The United States is losing an information war to Russia, Islamic State and other rivals, says a new report that calls for a strengthening in U.S. counter-propaganda efforts and an overhaul of the government's international broadcasting arm.
The study is the latest to highlight problems in the Broadcasting Board of Governors (BBG), a federal agency created in 1994 which also is tasked with maintaining a firewall between the State Department and government-funded news operations.
With an annual $730 million budget, the BBG runs U.S. government broadcasting to foreign audiences, including radio, television and digital efforts. Among them are the Voice of America and Radio Free Europe/Radio Liberty, widely credited with countering Soviet influence behind the Iron Curtain during the Cold War.
The report, is based on assessments from 30 foreign policy and public diplomacy professionals.
It does not advocate turning government-funded broadcasters into instruments of U.S. propaganda. But it argues that the political firewall separating them from U.S. national security agencies is "overblown," and the broadcasters are not always in tune with U.S. foreign policy objectives.
"Competitors with anti-U.S. messaging are fomenting an information war — and winning — while U.S. international broadcasting is challenged to keep pace with competitors and changes in the media landscape," it says.
"U.S. international communications strategy should be rebuilt from the ground up," the report adds.
Despite a modest expansion of programming since Russia's annexation of Crimea last year and backing of separatists in eastern Ukraine, Washington is being out-gunned by the Kremlin, Western diplomats, congressional aides and other experts said.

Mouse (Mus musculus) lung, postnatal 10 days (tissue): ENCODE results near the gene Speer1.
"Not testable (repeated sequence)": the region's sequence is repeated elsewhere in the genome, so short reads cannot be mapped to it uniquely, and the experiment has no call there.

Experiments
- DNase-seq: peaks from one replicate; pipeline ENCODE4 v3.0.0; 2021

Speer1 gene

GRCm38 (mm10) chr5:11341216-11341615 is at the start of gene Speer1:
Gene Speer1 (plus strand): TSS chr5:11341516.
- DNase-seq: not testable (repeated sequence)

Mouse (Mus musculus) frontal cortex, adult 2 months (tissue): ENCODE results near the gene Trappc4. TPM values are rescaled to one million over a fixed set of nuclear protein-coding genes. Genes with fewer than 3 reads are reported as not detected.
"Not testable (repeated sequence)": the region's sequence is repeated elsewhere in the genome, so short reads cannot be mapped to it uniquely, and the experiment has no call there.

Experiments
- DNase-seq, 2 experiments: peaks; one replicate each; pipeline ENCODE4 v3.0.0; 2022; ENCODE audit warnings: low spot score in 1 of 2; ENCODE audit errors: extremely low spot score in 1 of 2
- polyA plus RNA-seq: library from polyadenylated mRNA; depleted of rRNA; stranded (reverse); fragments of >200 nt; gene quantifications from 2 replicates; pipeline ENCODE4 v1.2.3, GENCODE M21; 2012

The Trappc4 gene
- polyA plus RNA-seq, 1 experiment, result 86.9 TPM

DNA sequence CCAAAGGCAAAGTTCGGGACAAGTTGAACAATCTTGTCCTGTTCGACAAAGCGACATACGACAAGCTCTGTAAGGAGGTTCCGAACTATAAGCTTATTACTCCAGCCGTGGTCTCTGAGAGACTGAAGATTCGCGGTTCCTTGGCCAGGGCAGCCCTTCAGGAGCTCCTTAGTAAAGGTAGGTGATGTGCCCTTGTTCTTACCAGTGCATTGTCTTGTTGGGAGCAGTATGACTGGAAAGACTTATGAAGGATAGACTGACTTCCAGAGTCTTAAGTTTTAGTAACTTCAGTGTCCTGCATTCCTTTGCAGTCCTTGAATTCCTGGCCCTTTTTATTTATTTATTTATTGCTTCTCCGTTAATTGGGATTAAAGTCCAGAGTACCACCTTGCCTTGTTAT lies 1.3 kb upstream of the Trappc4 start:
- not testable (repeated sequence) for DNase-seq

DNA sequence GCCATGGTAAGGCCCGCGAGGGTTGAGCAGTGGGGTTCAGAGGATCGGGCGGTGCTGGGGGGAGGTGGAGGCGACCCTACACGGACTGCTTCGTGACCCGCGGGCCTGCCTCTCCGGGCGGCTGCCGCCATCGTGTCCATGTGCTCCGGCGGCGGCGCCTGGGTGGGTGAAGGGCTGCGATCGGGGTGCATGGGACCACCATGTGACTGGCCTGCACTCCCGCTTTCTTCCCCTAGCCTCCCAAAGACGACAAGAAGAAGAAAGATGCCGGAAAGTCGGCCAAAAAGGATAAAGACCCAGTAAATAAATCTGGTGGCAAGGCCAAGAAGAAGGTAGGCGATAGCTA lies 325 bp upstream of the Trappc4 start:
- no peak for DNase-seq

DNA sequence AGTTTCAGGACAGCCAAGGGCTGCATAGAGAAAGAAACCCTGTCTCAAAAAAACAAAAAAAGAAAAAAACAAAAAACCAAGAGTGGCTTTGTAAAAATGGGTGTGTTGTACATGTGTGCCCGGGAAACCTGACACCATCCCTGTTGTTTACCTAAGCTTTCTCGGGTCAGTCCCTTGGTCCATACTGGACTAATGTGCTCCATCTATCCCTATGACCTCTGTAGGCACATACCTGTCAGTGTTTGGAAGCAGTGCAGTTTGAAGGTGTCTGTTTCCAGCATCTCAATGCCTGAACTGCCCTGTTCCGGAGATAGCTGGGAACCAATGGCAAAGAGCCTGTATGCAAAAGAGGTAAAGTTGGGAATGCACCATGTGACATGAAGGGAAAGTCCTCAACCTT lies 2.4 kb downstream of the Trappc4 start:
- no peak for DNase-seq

The Ukraine crisis is "the most serious challenge U.S. international broadcasting has faced since the fall of the Soviet Union," said report co-author S. Enders Wimbush, a former BBG governor and director of Radio Liberty.
House Foreign Affairs Committee chairman Ed Royce said this month, "Our nation is getting beat by [Russian President Vladimir] Putin propaganda and our international broadcasting is floundering. It's unacceptable."
Royce, a California Republican who sponsored legislation with bipartisan support to reform the BBG, issued his statement following the resignation this month of the agency's CEO, Andrew Lack, after just six weeks on the job. Lack returned to NBC News, where he was president from 1993 to 2001.
Jeff Trimble, deputy director of the BBG's International Broadcasting Bureau, said it has created or expanded 25 programs, mostly in the Russian language, since Russia moved into Crimea in February 2014.
The agency is asking Congress for an additional $15 million to counter Russia in the U.S. fiscal year that begins Oct. 1.
BBG says its audience in Ukraine, broadcast and online, has doubled since 2012, to 7.5 million people.
Still, Trimble cited what he called "a very uneven playing field" in the battle to inform and influence populations in Russia and its periphery.
Russia has blocked U.S. government broadcasts, and spends a reported $400 million to $500 million a year on foreign information efforts. The United States spends about $20 million annually on Russian language services, Trimble said.
"There's no money. We're Lichtenstein against what the Russians are spending," said a Western diplomat who follows the issue closely and spoke on condition of anonymity.
Even the BBG's supporters say its structure, mandated by the U.S. Congress over the years, is a hodgepodge that fosters duplication and hampers agility.
Some units, like the Voice of America, are federal entities, while others like Radio Free Europe/Radio Liberty and Radio Free Asia, are independent nonprofits that receive government grants. All but one of the nine-member BBG board serve part time, and a January 2013 State Department inspector general's report found the board was "failing in its mandated duties."
"It's just a Frankenstein of a structure," said one congressional official.
The Royce bill, which passed the House last year with bipartisan support but has not been taken up by the Senate, would create a new U.S. International Communications Agency, with a full-time CEO. The regional grantees would be consolidated in a new "Freedom News Network."
The new report, written by Wimbush and former RFE/RL vice president Elizabeth Portale, quoted many of those it interviewed as saying the legislation does not go far enough.
"The general consensus was that no reform would likely go far enough to fix U.S. international broadcasting's myriad challenges," they wrote.